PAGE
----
Hamilton v. Alabama, 368 U.S. 52 (1961), was a case heard by the Supreme Court of the United States. Hamilton was charged in an Alabama court with breaking and entering a dwelling at night with intent to ravish, and had pleaded not guilty. He had then been convicted and sentenced to death. The Court ruled unanimously that the absence of counsel at the time of his arraignment violated Hamilton's due process rights under the Fourteenth Amendment. Warning: template has been deprecated.— Excerpted from Hamilton v. Alabama on Wikipedia, the free encyclopedia.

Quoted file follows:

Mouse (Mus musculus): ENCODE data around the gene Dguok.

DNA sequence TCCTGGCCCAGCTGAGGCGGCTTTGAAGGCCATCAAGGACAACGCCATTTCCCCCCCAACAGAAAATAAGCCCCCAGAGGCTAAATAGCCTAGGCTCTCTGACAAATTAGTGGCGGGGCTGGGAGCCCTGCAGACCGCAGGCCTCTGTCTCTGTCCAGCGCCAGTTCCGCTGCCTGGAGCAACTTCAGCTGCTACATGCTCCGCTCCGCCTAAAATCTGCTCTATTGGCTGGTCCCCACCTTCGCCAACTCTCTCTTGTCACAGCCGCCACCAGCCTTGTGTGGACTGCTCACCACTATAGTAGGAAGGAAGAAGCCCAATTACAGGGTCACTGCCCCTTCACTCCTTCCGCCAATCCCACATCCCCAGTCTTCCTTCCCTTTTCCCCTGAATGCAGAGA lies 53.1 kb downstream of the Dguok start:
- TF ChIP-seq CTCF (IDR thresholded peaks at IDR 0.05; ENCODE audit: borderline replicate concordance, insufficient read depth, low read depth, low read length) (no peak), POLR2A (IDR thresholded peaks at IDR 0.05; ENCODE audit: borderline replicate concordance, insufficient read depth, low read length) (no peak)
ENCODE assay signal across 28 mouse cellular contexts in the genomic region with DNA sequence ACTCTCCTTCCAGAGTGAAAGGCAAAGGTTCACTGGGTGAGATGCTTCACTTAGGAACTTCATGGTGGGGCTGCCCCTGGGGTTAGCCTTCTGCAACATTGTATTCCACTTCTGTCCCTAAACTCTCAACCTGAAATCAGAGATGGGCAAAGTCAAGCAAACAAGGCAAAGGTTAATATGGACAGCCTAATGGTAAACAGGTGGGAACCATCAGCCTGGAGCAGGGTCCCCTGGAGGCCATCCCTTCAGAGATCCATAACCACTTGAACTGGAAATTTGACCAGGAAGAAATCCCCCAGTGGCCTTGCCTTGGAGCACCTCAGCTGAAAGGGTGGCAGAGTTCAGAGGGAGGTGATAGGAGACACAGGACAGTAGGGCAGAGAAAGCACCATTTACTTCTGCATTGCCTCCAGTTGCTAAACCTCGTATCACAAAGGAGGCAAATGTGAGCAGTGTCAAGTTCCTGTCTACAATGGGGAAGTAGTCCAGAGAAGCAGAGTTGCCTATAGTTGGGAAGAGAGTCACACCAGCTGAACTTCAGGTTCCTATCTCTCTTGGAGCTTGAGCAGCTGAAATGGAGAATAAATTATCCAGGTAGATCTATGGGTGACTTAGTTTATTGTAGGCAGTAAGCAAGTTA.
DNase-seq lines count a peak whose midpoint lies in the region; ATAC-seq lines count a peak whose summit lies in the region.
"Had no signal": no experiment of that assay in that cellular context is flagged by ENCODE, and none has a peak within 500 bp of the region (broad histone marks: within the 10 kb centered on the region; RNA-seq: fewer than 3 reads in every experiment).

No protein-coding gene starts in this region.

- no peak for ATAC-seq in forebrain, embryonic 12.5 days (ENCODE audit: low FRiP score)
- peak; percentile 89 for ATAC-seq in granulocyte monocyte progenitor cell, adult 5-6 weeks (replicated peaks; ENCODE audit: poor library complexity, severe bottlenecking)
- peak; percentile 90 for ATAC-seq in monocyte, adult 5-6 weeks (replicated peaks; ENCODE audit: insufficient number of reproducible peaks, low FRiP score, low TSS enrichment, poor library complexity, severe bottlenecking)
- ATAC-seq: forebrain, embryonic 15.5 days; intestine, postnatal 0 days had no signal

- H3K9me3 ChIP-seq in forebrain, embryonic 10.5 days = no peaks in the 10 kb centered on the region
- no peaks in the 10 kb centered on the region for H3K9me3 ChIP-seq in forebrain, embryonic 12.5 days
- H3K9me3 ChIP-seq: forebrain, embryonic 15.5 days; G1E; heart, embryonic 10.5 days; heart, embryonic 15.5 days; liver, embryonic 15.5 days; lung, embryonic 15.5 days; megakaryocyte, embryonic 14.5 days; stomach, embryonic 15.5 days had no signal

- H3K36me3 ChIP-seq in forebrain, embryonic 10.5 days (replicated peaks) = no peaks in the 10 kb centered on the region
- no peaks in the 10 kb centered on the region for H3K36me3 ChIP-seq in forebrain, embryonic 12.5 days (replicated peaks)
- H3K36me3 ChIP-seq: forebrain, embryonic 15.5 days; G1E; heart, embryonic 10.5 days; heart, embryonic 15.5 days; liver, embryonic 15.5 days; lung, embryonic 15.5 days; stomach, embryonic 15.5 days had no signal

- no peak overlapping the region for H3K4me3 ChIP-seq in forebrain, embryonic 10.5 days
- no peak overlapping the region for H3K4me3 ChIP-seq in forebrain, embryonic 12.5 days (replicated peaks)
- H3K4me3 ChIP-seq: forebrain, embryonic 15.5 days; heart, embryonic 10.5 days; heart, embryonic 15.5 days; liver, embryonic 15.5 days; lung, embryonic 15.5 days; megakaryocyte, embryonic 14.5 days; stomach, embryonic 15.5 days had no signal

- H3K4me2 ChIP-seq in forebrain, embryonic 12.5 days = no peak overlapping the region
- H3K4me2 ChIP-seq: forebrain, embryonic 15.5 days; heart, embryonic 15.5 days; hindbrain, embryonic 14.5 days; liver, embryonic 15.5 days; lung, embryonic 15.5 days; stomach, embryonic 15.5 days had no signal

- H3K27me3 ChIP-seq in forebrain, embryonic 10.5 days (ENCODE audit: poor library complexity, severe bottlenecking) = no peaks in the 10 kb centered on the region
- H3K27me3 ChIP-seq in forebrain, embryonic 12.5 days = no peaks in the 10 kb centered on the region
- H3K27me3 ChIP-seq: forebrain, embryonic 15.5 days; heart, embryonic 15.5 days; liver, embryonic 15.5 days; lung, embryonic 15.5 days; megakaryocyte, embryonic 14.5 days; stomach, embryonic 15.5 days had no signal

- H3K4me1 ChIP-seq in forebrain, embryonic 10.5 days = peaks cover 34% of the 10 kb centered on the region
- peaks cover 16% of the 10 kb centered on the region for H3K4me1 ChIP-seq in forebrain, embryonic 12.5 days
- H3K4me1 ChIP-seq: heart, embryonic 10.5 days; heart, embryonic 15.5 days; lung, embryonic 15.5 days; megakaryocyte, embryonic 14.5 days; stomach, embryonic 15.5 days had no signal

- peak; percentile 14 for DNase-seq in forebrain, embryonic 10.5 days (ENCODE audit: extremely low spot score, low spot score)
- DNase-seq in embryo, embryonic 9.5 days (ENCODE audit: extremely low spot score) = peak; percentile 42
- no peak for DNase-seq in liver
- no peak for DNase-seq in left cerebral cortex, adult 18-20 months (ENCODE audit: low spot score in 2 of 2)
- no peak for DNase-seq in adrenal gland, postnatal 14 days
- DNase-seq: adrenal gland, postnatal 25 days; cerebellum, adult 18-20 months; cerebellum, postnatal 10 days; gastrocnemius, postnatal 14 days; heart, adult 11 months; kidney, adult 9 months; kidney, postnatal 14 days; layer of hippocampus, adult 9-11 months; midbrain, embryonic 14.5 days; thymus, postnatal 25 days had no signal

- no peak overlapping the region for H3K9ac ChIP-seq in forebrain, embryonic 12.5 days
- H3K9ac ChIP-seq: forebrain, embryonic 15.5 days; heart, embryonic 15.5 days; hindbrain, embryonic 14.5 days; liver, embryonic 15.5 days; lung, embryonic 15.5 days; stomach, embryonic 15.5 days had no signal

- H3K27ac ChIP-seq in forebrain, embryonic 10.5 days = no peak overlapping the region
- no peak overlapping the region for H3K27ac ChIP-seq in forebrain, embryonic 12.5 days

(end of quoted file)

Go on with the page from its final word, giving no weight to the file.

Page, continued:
United States Supreme Court
368 U.S. 52
Hamilton v. Alabama
Argued: Oct. 17, 1961. --- Decided: Nov 13, 1961
Constance B. Motley, New York City, for petitioner.
George D. Mentz, Montgomery, Ala., for respondent.
Mr. Justice DOUGLAS delivered the opinion of the Court.
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